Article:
Tuesday, 28 December 2010

Vigil for Charlotte Wilson

If you're popping in here on 28th December, please give me a miss this time and head out instead to Richard Wilson's blog - he's @dontgetfooled on twitter, responsible for the Banana Cake of Liberty. Or, please or look up his #titanicexpress tweets. He's holding a 24 hour vigil for his sister Charlotte, who 10 years ago today was murdered in Burundi, just south of Rwanda, in a massacre for which the perpetrators have never been punished.

Obviously I didn't know Charlotte, so I will say the minium; but I can see how much she was adored and appreciated by those who knew her. She was on a Voluntary Services Overseas program; having read biochemistry and gone on to do a doctorate in molecular biology - focussing on the cocksackie virus, related to polio, of course relevant to the region she went to - she was teaching science to pupils who were, she was shocked to learn, "always ill". She has just got engaged and was on a six hour journey on the bus named "Titanic Express", to meet her fiance's family in Rwanda.

But as Amnesty International says:
The Titanic Express was attacked on its way from the Rwandan capital, Kigali, to Burundi’s capital city ten years ago today. Those onboard were separated according to their ethnicity. Hutus were released, while Tutsi passengers and 27-year-old British aid worker Charlotte Wilson were killed. The Burundian authorities and other organisations have attributed responsibility to the armed opposition group Palipehutu-National Liberation Forces (Palipehutu-FNL). The FNL denies involvement. Ten years on, no one has been brought to justice.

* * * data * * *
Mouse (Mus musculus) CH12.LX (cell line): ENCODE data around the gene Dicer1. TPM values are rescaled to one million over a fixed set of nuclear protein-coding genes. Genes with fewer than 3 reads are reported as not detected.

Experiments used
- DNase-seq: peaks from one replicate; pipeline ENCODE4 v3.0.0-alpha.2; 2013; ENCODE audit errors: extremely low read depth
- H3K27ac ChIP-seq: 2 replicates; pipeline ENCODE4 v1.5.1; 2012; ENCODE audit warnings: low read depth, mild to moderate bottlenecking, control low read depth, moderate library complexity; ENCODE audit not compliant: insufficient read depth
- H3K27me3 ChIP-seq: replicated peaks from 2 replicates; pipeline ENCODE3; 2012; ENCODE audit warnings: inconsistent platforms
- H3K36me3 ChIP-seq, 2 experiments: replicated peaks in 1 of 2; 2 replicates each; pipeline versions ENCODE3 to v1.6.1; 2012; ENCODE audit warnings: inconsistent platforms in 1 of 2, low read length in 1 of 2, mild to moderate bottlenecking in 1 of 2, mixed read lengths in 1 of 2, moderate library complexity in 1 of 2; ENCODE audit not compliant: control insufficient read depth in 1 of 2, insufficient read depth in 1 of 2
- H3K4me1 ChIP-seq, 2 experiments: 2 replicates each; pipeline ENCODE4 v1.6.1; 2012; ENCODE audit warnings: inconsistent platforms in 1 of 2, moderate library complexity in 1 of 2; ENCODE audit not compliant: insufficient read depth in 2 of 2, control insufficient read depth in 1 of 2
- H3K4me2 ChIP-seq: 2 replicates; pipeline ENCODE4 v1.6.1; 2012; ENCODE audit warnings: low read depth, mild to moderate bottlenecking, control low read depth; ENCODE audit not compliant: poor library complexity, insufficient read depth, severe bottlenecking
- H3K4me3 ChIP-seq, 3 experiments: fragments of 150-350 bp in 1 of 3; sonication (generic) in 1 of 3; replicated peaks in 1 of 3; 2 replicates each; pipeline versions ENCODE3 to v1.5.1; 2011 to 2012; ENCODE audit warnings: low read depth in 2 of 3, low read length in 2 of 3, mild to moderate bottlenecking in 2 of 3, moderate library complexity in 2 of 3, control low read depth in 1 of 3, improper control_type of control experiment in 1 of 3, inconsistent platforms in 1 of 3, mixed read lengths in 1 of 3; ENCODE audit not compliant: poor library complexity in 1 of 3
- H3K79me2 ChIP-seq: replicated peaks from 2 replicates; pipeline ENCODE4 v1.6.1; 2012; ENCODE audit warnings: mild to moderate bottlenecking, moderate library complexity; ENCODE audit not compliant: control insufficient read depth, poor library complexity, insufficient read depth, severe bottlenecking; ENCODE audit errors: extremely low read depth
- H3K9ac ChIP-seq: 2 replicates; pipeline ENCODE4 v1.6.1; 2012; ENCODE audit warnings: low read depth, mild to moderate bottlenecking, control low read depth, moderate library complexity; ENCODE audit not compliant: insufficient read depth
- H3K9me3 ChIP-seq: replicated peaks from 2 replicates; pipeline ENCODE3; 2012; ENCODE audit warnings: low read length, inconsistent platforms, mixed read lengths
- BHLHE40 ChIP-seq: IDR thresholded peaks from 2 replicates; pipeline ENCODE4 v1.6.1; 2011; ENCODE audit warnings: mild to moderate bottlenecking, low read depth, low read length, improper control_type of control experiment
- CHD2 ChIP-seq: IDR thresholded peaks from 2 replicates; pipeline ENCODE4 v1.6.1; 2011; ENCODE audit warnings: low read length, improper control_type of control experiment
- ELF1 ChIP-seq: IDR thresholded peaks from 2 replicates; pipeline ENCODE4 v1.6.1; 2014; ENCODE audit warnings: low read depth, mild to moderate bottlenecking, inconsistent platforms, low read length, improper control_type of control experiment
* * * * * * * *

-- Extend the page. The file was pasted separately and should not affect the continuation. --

Richard wrote a book about her and everything he found about the massacre. His family are still determined to get justice not just for their daughter but for the other victims, and also those who have tried to expose injustice in their country. As his blog says:
Tragically, while the war criminals remain free, one of the Burundian journalists who has done most to highlight the Titanic Express massacre, Jean-Claude Kavumbagu, has been languishing in prison since July. He is facing a criminal trial for “defamation” and “treason” after making critical comments about Burundi’s army.
You can read more at Amnesty International, the Justice for Charlotte Facebook group, a moving statement and subsequent interview at the Guardian, and an article about arms that Richard Wilson wrote five years later.

Richard was one of the first skeptics I encountered on Twitter and whose work I admired from the start. I only met him briefly once, but he struck me as incredibly friendly and cheerful. Until recently I had no idea this had happened. This is just a quick message from me, Richard, and a thoroughly ignorant one as I'm only just starting to catch up on this heartrending story - but just to let you know I'm thinking of you. And I admire the bravery and determination of the family, who are determined not to seek revenge, nor in any way to abandon Charlotte's belief that education and independence were the way forward, but to find out what happened, and why, and to let the world know, so that things need not always be like this.

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